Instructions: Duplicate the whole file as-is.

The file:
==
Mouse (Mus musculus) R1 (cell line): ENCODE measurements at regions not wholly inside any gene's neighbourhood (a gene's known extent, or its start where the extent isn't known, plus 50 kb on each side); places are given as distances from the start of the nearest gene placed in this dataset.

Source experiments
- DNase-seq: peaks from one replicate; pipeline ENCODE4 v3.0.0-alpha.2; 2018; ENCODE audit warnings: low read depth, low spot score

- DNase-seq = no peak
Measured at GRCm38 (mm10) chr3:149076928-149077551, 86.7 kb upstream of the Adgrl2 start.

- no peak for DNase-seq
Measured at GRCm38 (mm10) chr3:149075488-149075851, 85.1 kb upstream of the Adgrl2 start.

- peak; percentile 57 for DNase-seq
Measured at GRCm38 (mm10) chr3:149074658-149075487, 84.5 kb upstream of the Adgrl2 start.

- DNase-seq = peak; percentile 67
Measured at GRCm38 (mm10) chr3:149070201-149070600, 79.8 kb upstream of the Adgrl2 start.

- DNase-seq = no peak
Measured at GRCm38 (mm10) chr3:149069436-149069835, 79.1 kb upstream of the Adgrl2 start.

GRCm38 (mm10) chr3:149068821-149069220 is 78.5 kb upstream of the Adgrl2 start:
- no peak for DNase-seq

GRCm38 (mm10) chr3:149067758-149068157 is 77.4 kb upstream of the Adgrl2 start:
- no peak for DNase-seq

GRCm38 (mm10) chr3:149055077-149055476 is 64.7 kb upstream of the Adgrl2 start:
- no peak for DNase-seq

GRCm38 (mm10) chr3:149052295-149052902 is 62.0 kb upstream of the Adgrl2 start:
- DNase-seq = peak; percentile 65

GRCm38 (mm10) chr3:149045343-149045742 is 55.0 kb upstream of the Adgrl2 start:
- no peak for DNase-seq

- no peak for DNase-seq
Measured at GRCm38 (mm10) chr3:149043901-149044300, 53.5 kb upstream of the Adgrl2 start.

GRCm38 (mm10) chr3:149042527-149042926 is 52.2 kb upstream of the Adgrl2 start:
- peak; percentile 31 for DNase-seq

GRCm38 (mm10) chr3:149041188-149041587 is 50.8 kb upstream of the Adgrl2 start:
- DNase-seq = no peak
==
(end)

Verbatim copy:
Mouse (Mus musculus) R1 (cell line): ENCODE measurements at regions not wholly inside any gene's neighbourhood (a gene's known extent, or its start where the extent isn't known, plus 50 kb on each side); places are given as distances from the start of the nearest gene placed in this dataset.

Source experiments
- DNase-seq: peaks from one replicate; pipeline ENCODE4 v3.0.0-alpha.2; 2018; ENCODE audit warnings: low read depth, low spot score

- DNase-seq = no peak
Measured at GRCm38 (mm10) chr3:149076928-149077551, 86.7 kb upstream of the Adgrl2 start.

- no peak for DNase-seq
Measured at GRCm38 (mm10) chr3:149075488-149075851, 85.1 kb upstream of the Adgrl2 start.

- peak; percentile 57 for DNase-seq
Measured at GRCm38 (mm10) chr3:149074658-149075487, 84.5 kb upstream of the Adgrl2 start.

- DNase-seq = peak; percentile 67
Measured at GRCm38 (mm10) chr3:149070201-149070600, 79.8 kb upstream of the Adgrl2 start.

- DNase-seq = no peak
Measured at GRCm38 (mm10) chr3:149069436-149069835, 79.1 kb upstream of the Adgrl2 start.

GRCm38 (mm10) chr3:149068821-149069220 is 78.5 kb upstream of the Adgrl2 start:
- no peak for DNase-seq

GRCm38 (mm10) chr3:149067758-149068157 is 77.4 kb upstream of the Adgrl2 start:
- no peak for DNase-seq

GRCm38 (mm10) chr3:149055077-149055476 is 64.7 kb upstream of the Adgrl2 start:
- no peak for DNase-seq

GRCm38 (mm10) chr3:149052295-149052902 is 62.0 kb upstream of the Adgrl2 start:
- DNase-seq = peak; percentile 65

GRCm38 (mm10) chr3:149045343-149045742 is 55.0 kb upstream of the Adgrl2 start:
- no peak for DNase-seq

- no peak for DNase-seq
Measured at GRCm38 (mm10) chr3:149043901-149044300, 53.5 kb upstream of the Adgrl2 start.

GRCm38 (mm10) chr3:149042527-149042926 is 52.2 kb upstream of the Adgrl2 start:
- peak; percentile 31 for DNase-seq

GRCm38 (mm10) chr3:149041188-149041587 is 50.8 kb upstream of the Adgrl2 start:
- DNase-seq = no peak